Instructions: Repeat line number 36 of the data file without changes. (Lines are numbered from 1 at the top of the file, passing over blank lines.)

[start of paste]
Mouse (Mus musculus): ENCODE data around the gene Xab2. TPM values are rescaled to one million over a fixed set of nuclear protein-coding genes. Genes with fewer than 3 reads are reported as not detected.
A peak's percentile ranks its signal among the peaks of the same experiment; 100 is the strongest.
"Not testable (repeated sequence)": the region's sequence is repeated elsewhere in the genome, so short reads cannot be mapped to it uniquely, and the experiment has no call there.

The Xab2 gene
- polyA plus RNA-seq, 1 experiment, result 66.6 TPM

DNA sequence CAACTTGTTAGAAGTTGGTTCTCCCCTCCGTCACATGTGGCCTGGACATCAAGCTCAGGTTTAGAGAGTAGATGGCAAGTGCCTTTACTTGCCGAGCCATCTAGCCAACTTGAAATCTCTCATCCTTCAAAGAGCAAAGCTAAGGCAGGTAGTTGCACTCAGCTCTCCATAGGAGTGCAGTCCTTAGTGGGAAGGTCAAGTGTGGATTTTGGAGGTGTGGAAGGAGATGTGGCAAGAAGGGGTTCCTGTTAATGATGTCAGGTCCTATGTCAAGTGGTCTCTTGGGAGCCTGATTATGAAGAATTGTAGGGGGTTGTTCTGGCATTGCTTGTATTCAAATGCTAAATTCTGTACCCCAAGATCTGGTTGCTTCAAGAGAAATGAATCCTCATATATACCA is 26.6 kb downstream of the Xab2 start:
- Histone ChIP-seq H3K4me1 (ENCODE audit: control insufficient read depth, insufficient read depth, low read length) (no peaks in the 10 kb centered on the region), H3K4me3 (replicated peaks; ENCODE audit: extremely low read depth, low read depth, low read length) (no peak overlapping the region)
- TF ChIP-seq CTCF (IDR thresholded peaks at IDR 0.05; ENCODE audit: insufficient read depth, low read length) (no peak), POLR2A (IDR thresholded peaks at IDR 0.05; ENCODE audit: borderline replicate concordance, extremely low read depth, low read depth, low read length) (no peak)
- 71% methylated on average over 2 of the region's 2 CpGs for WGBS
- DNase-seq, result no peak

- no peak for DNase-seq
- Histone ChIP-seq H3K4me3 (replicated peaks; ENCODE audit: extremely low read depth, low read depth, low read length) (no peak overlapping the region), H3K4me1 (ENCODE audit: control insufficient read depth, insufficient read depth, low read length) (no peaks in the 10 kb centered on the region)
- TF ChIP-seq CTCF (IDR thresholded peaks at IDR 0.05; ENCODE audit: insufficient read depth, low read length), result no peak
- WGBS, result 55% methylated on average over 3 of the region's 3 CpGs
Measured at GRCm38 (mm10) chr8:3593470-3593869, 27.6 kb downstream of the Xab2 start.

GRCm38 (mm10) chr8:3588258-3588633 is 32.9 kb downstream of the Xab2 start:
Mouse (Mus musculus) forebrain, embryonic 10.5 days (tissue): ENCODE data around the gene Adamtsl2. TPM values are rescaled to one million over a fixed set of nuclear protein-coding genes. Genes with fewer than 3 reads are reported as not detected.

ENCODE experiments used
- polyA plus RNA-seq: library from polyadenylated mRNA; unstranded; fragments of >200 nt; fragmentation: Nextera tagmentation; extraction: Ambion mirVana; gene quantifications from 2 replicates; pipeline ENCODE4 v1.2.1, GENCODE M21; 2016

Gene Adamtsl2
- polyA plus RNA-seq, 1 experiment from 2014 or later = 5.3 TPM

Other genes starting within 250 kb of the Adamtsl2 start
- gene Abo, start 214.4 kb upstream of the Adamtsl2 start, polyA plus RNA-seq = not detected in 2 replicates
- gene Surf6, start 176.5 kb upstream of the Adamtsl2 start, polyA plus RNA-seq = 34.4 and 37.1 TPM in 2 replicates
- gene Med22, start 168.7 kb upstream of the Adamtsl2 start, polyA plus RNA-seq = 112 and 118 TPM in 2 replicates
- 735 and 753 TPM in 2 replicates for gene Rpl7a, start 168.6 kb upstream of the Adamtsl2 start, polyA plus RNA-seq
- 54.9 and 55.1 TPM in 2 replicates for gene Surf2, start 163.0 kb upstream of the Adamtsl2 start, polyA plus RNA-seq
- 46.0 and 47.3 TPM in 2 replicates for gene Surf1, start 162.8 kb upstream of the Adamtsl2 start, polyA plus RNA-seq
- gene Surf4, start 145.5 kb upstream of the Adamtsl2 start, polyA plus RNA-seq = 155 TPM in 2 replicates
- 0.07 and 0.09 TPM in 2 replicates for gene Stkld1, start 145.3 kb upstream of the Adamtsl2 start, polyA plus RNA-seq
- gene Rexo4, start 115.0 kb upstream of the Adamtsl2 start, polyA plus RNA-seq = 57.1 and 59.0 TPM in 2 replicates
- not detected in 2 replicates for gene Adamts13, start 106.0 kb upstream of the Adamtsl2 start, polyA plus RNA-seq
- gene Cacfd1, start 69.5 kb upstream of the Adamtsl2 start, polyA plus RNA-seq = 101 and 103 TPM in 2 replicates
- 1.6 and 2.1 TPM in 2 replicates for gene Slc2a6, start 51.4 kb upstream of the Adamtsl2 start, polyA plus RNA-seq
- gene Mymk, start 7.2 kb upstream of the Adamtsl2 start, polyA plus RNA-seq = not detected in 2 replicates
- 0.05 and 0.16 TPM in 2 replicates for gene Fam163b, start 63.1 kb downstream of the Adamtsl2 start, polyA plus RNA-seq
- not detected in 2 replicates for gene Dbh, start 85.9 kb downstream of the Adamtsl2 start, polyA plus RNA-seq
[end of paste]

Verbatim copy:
- 0.05 and 0.16 TPM in 2 replicates for gene Fam163b, start 63.1 kb downstream of the Adamtsl2 start, polyA plus RNA-seq